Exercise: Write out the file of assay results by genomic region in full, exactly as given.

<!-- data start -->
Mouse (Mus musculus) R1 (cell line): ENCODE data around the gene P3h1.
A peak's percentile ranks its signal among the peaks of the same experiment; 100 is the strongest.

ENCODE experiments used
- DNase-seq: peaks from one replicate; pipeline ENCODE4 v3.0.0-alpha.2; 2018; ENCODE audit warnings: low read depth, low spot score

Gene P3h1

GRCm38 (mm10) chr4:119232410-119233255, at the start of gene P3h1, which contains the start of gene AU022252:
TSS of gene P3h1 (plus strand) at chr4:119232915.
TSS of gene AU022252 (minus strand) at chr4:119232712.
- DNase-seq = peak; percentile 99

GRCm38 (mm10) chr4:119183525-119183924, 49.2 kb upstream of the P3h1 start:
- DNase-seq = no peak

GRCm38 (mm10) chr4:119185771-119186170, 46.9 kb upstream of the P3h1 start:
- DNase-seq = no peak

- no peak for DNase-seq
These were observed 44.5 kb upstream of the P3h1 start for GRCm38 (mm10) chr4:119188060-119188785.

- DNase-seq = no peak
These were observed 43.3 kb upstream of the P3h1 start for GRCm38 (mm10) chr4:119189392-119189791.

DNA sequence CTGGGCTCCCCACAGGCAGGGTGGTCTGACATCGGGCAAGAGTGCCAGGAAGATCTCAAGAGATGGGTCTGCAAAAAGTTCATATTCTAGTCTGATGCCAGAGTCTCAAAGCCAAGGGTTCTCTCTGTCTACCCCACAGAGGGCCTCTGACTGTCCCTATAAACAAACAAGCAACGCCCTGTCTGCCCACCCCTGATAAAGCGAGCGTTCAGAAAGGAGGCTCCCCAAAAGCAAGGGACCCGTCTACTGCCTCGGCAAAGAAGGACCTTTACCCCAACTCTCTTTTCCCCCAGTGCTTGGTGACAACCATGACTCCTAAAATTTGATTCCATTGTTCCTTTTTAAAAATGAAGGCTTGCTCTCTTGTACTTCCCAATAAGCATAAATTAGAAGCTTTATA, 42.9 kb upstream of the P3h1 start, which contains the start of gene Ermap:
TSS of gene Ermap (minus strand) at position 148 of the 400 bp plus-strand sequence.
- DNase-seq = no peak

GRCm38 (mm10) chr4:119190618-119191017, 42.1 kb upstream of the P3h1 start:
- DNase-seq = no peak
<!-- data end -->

Mouse (Mus musculus) R1 (cell line): ENCODE data around the gene P3h1.
A peak's percentile ranks its signal among the peaks of the same experiment; 100 is the strongest.

ENCODE experiments used
- DNase-seq: peaks from one replicate; pipeline ENCODE4 v3.0.0-alpha.2; 2018; ENCODE audit warnings: low read depth, low spot score

Gene P3h1

GRCm38 (mm10) chr4:119232410-119233255, at the start of gene P3h1, which contains the start of gene AU022252:
TSS of gene P3h1 (plus strand) at chr4:119232915.
TSS of gene AU022252 (minus strand) at chr4:119232712.
- DNase-seq = peak; percentile 99

GRCm38 (mm10) chr4:119183525-119183924, 49.2 kb upstream of the P3h1 start:
- DNase-seq = no peak

GRCm38 (mm10) chr4:119185771-119186170, 46.9 kb upstream of the P3h1 start:
- DNase-seq = no peak

- no peak for DNase-seq
These were observed 44.5 kb upstream of the P3h1 start for GRCm38 (mm10) chr4:119188060-119188785.

- DNase-seq = no peak
These were observed 43.3 kb upstream of the P3h1 start for GRCm38 (mm10) chr4:119189392-119189791.

DNA sequence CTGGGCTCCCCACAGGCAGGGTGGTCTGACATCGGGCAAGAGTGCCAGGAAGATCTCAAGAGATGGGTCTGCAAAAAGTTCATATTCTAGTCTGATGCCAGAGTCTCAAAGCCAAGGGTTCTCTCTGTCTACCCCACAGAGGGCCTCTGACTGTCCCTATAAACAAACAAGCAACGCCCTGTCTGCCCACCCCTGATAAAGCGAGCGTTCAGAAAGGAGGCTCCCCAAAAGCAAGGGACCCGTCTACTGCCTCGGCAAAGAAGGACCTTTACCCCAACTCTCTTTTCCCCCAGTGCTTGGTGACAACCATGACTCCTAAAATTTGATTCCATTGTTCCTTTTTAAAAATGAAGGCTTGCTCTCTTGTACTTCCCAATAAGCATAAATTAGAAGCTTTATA, 42.9 kb upstream of the P3h1 start, which contains the start of gene Ermap:
TSS of gene Ermap (minus strand) at position 148 of the 400 bp plus-strand sequence.
- DNase-seq = no peak

GRCm38 (mm10) chr4:119190618-119191017, 42.1 kb upstream of the P3h1 start:
- DNase-seq = no peak